SPARKS OF INSIGHT
1. The World is Waves of Joy
The Torah says that "strength and gladness are in His place." The Talmud teaches that God is the Place of the world. The Baal Shem Tov said: The world is a part of God, like a snail whose shell-garment is part of its very self. God is absolute joy and since the world emanates from God, the world too is nothing but waves of bliss and joy. Everything that happens in the world, everything that happens to us, is a source of joy, if we only tune in to the deeper divine reality. All our temporary pleasures and pains are ripples on the ocean of infinite joy. If we only have the faith to believe.
2. Not to Be Happy Over Revealed Good
The Rabbis teach that one is supposed to thank and bless God for the bad as well as the good. Someone who attains this exalted spiritual level lives in the Garden of Eden, the world of divine delight where everything is good. But it is essential to understand that the divine good is different from worldly good. The divine good includes even what seems to be bad. When one experiences bad, a pious person prays, "God, let me tune in to the deeper reality. Let me realize that this too is good." Pious people understand this, although it is not always easy to fulfill and manifest it. But what is less commonly understood is that a truly pious person also rejects any satisfaction and delight in worldy benefits and in worldly good. When something good happens to a pious person, he prays, "God, I don't want to be happy over the external good. I want the inner joy and bliss that rests underneath both good and 'bad'!" If you get the job, for example, when a feeling of happiness arises, one prays, "God, I don't want to be happy over getting the job, I want the happiness that doesn't depend on being the beneficiary of revealed good. I want to be happy whether I get the job or not." Most pious people understand that one must look beneath bad; but the truth is that one must also, to be consistent, look beneath "good" too. Then one reaches, in this life, the world that is wholly good, the divine good of the Tree of Life.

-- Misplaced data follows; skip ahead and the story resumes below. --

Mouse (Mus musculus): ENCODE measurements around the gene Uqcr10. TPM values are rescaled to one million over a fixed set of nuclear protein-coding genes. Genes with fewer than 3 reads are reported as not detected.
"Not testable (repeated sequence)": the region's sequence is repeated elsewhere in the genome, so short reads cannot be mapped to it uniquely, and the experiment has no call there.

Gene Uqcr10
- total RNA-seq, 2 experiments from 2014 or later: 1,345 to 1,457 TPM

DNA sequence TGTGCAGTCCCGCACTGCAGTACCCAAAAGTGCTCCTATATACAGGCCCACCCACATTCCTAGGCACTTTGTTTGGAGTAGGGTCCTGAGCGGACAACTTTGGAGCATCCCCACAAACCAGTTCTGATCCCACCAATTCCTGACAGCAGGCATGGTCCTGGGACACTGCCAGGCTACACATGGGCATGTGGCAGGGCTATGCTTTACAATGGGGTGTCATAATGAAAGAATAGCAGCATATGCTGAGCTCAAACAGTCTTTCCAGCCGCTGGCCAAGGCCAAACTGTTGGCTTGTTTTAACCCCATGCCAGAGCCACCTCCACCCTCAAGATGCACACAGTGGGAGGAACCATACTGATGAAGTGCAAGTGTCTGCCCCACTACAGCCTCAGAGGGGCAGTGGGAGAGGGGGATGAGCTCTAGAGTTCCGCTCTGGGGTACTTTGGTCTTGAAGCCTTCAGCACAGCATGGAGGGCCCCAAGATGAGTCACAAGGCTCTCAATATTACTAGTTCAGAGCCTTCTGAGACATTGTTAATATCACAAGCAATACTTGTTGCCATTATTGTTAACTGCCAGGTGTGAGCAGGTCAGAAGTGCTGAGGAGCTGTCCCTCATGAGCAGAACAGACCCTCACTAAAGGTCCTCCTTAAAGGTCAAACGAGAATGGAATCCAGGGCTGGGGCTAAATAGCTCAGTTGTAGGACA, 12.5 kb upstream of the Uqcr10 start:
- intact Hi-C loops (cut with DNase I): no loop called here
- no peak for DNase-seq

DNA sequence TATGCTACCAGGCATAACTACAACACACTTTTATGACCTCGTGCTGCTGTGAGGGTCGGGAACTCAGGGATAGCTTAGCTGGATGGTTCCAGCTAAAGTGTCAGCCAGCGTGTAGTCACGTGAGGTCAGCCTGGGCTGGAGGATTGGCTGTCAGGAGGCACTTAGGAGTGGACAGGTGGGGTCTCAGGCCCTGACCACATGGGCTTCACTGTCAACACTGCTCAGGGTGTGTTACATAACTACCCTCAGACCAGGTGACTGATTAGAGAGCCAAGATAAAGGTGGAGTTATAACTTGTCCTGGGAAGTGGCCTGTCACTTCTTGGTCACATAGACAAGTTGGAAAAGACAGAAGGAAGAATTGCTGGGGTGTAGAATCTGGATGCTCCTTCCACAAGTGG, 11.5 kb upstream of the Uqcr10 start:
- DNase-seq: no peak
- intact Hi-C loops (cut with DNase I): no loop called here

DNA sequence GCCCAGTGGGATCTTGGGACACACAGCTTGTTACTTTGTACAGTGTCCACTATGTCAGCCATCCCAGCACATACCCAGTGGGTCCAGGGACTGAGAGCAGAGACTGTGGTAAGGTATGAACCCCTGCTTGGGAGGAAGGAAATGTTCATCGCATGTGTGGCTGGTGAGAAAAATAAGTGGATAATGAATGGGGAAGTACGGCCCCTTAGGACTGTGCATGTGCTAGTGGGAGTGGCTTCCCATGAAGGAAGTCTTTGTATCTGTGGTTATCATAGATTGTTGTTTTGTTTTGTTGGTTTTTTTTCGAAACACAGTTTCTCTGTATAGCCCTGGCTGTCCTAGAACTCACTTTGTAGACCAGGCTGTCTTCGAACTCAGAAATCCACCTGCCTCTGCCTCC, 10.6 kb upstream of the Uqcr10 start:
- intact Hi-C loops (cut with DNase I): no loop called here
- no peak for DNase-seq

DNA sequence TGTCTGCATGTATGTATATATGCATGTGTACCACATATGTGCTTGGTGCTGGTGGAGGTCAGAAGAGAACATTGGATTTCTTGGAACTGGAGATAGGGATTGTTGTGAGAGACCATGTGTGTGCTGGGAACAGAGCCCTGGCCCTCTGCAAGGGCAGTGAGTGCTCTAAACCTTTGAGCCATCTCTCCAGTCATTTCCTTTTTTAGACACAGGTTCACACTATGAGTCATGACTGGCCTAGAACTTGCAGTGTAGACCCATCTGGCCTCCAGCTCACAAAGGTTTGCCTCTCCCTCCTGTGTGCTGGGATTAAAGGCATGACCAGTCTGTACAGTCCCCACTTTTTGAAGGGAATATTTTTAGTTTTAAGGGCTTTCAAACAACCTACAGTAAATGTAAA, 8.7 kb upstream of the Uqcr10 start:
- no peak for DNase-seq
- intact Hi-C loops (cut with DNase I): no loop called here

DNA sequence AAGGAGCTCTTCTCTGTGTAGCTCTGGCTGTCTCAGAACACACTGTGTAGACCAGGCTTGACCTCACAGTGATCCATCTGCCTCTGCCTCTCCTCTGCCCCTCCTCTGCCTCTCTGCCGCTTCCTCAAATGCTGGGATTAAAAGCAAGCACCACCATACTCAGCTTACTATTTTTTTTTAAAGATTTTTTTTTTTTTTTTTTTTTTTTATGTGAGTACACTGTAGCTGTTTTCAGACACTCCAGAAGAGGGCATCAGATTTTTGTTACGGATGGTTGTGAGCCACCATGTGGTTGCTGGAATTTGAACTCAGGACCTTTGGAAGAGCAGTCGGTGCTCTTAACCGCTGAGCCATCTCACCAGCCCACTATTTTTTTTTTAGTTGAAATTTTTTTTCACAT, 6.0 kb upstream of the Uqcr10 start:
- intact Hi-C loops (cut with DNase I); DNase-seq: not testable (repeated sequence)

3. Three Pillars
The Rabbis say that Judaism rests on three pillars: Torah (study); Avodah (worship, prayer), and Gemilut Hasadim (acts of
kindness). Now, yeshivah of course means literally "to sit." We sit and study Torah-- to learn how to stand in the Amidah (which means "standing", the central prayer of the worship)-- to pray and be in God's presence. And we stand in the Amida in order to derive the awareness and strength to do Halacha (which means "walking") to "walk in His ways." What are God's ways? The Rabbis say they are His attributes of mercy; the main aspect of "walking" with God is to love our neighbor as ourself. So we sit to learn how to stand to know how to walk.
|One of God's names is Hai haHayyim, "Life of all living." So if one loves life, one loves God.
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